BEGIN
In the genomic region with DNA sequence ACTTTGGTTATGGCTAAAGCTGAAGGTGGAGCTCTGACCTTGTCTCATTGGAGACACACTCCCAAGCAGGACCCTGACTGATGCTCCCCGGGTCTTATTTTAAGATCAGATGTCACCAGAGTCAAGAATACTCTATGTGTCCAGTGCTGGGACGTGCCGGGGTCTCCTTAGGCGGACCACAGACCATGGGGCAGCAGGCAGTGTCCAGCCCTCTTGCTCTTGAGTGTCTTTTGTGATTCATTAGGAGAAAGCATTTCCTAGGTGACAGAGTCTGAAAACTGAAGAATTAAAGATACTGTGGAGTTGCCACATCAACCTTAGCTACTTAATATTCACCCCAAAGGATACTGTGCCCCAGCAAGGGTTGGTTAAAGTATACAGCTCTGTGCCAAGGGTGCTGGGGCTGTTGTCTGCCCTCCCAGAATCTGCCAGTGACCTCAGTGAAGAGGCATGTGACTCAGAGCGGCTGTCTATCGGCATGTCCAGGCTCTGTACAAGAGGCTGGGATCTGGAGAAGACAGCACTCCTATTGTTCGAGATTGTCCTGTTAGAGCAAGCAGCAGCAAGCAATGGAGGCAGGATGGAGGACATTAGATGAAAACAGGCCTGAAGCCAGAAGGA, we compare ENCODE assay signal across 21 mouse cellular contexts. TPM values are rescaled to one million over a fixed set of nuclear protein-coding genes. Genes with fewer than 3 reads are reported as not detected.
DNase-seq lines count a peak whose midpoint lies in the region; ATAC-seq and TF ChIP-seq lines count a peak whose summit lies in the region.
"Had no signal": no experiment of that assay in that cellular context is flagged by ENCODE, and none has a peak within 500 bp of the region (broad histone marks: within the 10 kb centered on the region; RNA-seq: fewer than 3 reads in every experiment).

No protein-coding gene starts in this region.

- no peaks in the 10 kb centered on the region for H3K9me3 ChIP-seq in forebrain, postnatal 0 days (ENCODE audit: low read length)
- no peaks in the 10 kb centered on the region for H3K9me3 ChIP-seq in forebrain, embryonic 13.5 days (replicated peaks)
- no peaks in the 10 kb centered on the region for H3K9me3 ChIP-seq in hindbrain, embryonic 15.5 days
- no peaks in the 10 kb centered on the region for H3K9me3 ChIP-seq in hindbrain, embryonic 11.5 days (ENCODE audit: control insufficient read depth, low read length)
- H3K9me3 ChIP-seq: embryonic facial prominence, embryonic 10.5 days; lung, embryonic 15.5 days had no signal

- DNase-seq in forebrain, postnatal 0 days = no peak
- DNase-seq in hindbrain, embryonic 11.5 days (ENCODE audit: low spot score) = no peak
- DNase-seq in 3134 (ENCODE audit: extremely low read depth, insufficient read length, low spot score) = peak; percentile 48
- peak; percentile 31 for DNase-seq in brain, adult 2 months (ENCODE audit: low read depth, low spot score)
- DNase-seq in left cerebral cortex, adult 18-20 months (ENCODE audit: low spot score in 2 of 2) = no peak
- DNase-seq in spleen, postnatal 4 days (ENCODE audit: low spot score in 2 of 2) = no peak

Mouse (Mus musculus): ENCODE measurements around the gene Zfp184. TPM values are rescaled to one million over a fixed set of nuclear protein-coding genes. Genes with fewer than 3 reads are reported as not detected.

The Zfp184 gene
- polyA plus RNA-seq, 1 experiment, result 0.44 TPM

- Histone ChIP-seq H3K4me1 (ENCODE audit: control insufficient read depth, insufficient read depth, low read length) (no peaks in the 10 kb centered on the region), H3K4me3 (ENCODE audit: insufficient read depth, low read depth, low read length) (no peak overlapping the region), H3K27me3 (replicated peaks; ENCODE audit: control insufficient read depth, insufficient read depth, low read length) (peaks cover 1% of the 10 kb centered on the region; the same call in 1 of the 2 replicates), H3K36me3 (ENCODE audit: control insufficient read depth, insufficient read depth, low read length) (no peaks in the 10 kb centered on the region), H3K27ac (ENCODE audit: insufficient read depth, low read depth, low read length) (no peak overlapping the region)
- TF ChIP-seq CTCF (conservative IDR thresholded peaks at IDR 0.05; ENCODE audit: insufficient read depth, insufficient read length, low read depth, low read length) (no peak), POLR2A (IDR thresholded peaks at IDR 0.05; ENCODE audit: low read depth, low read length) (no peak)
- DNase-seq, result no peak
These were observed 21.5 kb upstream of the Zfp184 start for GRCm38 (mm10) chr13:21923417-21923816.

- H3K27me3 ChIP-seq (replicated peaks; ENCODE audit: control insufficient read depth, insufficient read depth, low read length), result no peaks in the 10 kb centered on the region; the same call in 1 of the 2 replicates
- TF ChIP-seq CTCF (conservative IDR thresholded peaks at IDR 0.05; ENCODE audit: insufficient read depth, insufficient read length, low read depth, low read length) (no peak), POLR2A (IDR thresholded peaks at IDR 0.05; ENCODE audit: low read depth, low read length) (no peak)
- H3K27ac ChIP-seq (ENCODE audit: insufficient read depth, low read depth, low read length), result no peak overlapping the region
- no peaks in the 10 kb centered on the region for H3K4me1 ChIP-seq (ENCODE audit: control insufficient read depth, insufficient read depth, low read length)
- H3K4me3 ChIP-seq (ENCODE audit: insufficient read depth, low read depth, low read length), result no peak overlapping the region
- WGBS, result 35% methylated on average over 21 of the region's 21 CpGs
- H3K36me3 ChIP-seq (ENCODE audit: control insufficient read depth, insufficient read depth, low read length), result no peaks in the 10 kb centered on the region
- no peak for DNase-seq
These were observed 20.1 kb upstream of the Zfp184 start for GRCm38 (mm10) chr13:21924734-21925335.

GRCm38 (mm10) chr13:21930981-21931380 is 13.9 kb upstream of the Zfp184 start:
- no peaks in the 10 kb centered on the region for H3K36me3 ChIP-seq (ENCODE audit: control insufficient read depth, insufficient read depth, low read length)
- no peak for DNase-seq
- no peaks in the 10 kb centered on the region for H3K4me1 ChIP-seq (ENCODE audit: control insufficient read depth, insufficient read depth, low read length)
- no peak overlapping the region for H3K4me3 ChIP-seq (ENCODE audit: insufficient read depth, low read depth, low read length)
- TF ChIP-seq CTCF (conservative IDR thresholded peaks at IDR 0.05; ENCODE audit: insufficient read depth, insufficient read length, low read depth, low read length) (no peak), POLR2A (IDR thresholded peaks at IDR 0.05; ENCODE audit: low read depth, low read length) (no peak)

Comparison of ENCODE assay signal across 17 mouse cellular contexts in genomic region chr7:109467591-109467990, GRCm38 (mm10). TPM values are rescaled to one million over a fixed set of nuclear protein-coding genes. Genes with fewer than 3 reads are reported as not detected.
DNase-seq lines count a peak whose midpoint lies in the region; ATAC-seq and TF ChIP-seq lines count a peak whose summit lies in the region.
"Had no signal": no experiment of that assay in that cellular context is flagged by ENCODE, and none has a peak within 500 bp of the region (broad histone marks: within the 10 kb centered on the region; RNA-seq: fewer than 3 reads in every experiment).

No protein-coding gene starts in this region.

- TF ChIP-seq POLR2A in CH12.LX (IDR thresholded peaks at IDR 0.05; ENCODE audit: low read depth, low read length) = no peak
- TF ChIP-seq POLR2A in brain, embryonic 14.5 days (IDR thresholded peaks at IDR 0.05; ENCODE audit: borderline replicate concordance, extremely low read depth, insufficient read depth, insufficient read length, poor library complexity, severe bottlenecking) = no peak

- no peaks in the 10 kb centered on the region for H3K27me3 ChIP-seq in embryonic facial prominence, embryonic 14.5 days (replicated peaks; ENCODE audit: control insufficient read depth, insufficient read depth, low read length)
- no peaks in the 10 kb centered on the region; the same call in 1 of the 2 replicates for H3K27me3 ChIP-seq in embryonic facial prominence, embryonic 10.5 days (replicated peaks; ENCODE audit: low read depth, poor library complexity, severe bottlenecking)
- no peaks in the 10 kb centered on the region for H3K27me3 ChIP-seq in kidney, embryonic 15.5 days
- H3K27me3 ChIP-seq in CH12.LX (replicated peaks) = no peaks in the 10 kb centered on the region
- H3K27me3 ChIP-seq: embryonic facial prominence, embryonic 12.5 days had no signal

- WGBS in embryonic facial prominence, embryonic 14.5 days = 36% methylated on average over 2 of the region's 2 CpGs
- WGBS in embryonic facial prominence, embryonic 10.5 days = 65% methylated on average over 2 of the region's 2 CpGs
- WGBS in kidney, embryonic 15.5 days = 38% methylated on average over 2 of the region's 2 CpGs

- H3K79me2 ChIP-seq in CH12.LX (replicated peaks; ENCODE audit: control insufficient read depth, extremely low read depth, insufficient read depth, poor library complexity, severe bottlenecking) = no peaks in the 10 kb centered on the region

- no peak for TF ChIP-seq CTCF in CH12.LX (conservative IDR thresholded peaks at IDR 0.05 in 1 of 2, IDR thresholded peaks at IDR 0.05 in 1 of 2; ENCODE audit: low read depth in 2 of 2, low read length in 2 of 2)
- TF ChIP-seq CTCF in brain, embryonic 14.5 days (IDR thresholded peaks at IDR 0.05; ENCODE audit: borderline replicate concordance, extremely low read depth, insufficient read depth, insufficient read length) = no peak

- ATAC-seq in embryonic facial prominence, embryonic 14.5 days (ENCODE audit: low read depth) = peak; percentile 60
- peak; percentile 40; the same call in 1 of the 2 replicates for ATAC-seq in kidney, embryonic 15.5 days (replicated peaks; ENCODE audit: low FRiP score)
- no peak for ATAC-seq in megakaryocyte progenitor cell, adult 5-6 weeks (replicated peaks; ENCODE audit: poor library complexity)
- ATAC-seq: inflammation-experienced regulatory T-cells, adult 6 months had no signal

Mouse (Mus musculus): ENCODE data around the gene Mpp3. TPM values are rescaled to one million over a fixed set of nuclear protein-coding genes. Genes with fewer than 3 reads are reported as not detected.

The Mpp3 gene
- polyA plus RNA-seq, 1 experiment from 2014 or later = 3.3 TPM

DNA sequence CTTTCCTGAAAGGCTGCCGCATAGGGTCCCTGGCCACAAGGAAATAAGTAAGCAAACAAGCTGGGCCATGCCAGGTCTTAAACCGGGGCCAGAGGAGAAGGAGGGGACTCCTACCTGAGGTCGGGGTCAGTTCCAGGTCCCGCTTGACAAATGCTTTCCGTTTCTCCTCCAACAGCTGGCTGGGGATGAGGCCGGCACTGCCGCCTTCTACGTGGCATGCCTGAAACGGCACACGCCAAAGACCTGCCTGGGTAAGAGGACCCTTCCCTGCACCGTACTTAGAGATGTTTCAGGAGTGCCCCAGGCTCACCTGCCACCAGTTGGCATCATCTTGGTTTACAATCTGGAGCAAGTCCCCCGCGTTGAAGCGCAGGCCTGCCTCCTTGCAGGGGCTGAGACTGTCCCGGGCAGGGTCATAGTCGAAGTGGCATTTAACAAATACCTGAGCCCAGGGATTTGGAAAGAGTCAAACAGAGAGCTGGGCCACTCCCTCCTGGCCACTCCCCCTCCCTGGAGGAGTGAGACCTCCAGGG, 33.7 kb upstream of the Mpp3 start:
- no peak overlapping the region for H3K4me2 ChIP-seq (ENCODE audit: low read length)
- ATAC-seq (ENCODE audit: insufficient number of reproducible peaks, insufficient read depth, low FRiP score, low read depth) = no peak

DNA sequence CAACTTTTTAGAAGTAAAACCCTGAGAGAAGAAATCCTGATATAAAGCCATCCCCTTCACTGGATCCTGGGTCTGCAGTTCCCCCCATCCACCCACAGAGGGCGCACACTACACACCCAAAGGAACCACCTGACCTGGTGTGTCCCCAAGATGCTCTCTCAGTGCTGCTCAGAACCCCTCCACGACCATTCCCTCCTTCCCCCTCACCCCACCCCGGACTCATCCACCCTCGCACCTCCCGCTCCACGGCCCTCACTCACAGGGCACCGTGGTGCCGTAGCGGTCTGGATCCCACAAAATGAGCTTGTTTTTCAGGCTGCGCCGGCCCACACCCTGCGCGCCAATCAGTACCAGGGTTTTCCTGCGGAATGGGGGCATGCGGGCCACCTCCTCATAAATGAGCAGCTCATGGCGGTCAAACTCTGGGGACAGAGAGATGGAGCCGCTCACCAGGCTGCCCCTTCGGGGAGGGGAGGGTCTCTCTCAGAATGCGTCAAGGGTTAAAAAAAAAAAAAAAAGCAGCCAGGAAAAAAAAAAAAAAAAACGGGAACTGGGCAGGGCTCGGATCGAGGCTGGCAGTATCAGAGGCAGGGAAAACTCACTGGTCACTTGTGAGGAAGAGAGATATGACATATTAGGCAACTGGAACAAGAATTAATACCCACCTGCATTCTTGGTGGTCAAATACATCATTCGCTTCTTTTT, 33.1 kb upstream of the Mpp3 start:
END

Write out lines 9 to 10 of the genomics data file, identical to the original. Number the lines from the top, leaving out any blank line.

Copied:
- H3K9me3 ChIP-seq: embryonic facial prominence, embryonic 10.5 days; lung, embryonic 15.5 days had no signal

- DNase-seq in forebrain, postnatal 0 days = no peak